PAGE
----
Storm chasers catch 300 mph hurricane-force winds in rare ‘intercept’

Tornadoes swept across southern Iowa at nearly 45 mph, shredding windmills like string cheese.

In the town of Greenfield, it overturned cars and ripped houses from their foundations, leaving a trail of destruction visible from space. The twister, later rated an EF4 by the National Weather Service, killed five people on May 21, one of the deadliest so far this year, and injured 35 others.

More than ten cyclones hit the state that day. While everyone in the area huddled in the basement, a team of nine scientists – the storm chasers – tried to get as close to the twisters as possible.

Before 3pm, they saw their chance. When a tornado started brewing on their radar screens, the team sprung into action. They rushed one of their radar trucks to a location about 10 miles west of Greenfield, a town of about 2,000 in southwestern Iowa.

Another team attempted to position scientific instruments directly in the path of the twister.

“Debris fell on us,” said Jennifer Walton, a storm chaser and photographer on the team.

A third truck drove through town and was suddenly surrounded by trees and buildings that blocked the Twister’s radar view. They knew they were ahead of the storm; They don’t know how much.

“It’s probably the most anxious time for all of us because a tornado is coming,” said University of Illinois research scientist Joshua Wurman. “We don’t know if it’s going to come in five minutes or three minutes or two minutes.”

And it worked. The team, as they call it, collected data on the storm and two mobile radar devices, giving scientists a rare, detailed and up-close view of one of the most powerful twisters ever recorded.

This is the third time scientists have calculated wind speeds reaching 300 mph within a hurricane, the only data they’ve collected indicates. As storm chasers took measurements from multiple angles as the twister hit Greenfield, the findings now provide a stark view of the internal dynamics of a vortex powerful enough to level winds and houses.

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The Greenfield tornado on May 21 was strong enough to overturn a car. Adyar County Medical Clinic, in the background, was spared direct damage.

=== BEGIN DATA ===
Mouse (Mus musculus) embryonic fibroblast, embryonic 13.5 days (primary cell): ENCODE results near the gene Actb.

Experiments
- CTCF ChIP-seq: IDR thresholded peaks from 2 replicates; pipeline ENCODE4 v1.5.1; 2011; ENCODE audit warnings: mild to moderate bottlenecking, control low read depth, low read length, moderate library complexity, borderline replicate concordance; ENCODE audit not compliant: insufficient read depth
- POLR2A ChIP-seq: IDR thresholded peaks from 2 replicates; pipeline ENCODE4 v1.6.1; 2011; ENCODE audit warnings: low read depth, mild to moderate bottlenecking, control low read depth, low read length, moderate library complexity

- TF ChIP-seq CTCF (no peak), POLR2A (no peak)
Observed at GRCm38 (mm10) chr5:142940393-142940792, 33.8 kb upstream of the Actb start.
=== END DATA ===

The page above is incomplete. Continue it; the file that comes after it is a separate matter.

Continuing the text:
Courtesy Joshua Wurman / A flexible array of radars and mesonets

“Tornadoes that develop this intensity and do this type of damage are rare in the United States. Tony Lysa, a physicist at the National Severe Storms Laboratory in Norman, Oklahoma, who was not involved in the research. “This is a very important study to have a tornado of this intensity and monitor with mobile radar when the tornado is causing peak damage. .”

Because high-quality data are so difficult to obtain, many fundamental elements of tornado science remain unresolved. These new findings will help unravel important questions about hurricane formation and structure, how wind speeds in the air correspond to damage on the ground, and the factors that cause hurricanes to intensify or break up.

The team of nine researchers that left for Greenfield on May 21 was led by Wurman and Karen Kosiba with the University of Illinois Flexible Radars and Mesonets (FARM) group, which is funded in part by the National Science Foundation. Both are among the world’s best academic storm chasers.

Farm researchers began the day in McCook, Nebraska, exhausted after a night of storm chasing in Colorado, where all they caught were hailstones. The roving team travels with two radar trucks and several other vehicles, including a pickup truck with instruments designed to stay in the hurricane long enough to measure temperature, pressure and other factors. They set off for Greenfield – a nearly six-hour drive.

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Chasing a hurricane is like a board game against nature. Researchers assess conditions, calculate odds and move the pieces — radar trucks, balloons and pods — so they can capture the best measure of the storm from a relatively safe distance.